While it may seem a little bit out of my usual strike zone on this blog, I was interested in having a look at the newest edition of Philip Comfort’s A Commentary on the Manuscripts and Text of the New Testament (Kregel Academic, 2015), pp. 448, hardback. My work and research interests are grounded in all things Old Testament, however much of my daily grind involves a fair bit of heavy-duty textual-criticism in the Greek versions of the Bible. Doing research in the Septuagint version of Judges requires that I dive into the manuscript evidence for that Greek translation, and one of the side-effects of doing so is that I am interested in New Testament textual-criticism as well.
This handy volume is billed as “an up-to-date commentary on all the significant manuscripts and textual variants of the New Testament,” and it certainly lives up to its description. It’s cleverly shaped just like your NA27 (or if you’re cutting-edge and nit-picky, your NA28), and so it sits nicely next to your Greek New Testament and, of course, your Rahlfs-Hanhart Septuaginta.
The essential purpose of this book is to provide a passage-by-passage guide to textual reliability, the variants, and specific translation issues that arise in the New Testament. Additionally, Comfort has commented upon the qualities of the manuscripts that make up the textual evidence for the New Testament in order to help the scholar and exegete evaluate significant textual issues. When you come across a variant in the NT text, deciding between readings must be based upon a number of factors. As the famous NT scholars Westcott and Hort stated, knowledge of the documents where the variants are found must precede decisions about the textual variants themselves. These external factors that influence text-critical decisions include the tendencies of the scribe of a particular manuscript (including scribal reception), textual purity (i.e., number of variants compared to other witnesses and/or the supposed autograph), approximate date, region of discovery, and so on. In turn, the internal factors for text-criticism rely upon the so-called “Canons” of the discipline, such as proclivi scriptoni praestat ardua (“the more difficult reading is preferred”). These are briefly but helpfully explained by Comfort on pp. 29-31.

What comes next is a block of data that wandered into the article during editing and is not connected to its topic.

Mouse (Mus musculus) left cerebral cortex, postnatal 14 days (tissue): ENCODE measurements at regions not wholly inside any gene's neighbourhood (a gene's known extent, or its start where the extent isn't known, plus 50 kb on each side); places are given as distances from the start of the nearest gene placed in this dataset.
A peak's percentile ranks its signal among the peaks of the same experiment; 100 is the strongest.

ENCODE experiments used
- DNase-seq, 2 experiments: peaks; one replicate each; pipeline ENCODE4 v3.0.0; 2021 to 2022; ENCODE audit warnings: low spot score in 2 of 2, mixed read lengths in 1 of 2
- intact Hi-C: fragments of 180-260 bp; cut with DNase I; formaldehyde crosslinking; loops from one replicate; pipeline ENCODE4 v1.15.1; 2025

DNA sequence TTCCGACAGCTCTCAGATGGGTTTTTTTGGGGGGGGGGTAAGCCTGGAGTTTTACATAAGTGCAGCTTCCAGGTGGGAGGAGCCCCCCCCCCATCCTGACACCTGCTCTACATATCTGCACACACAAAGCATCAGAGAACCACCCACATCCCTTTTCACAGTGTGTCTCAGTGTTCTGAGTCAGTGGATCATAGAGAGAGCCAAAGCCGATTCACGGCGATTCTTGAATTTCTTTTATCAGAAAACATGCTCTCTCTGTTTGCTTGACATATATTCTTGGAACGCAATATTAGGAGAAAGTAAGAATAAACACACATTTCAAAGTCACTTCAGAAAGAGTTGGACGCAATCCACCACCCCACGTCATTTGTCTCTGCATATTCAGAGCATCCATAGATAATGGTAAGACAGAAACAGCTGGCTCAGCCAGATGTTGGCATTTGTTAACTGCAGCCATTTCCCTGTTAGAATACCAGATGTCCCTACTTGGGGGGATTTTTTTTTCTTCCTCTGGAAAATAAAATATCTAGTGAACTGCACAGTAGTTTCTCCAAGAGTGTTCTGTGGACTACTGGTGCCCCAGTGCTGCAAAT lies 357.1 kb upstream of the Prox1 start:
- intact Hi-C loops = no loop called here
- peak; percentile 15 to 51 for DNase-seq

If you have ever undertaken serious NT textual criticism – or even had to write a graduate paper that wades through this area of scholarship – then you already know how useful a tool like this book will be for doing much of this spadework for you and getting huge amounts of data into concise and centralized format.
What’s in the Book
Comfort spends the first two chapters of the book dealing with various textual issues in the NT, and providing his annotated list of NT manuscripts. In chapters 3-9, he then walks through the NT books in chunks as follows:
- Ch. 3 – Synoptic Gospels
- Ch. 4 – Gospel of John
- Ch. 5 – Acts
- Ch. 6 – Pauline Epistles
- Ch. 7 – Hebrews
- Ch. 8 – General Epistles
- Ch. 9 – Revelation
I was quite pleased and surprised to find that Comfort has also included some interesting and useful material on the Nomina Sacra, and their relevance to textual-criticism (see pp. 31-41, Appendix II). Best of all is that this material is directed towards NT text-criticism and also aspects of the Greek Old Testament where the divine names are also a prominent textual issue.
Not specializing in New Testament textual criticism per se, I do not have much negative feedback. However, from that perspective I must say that I found myself wishing there was a Glossary of Terms in this volume. No doubt, Old Testament and New Testament textual criticism operate on similar principles in some ways, but in other ways these tasks are quite different. I think the average reader would likely benefit from a clarification of terms used throughout a book like this. Nevertheless, this book is a must-have for students of New Testament, and considering the fair price it is a worthwhile investment.
Thanks to Kregel Publications for the complimentary review copy, which has not influenced my opinions.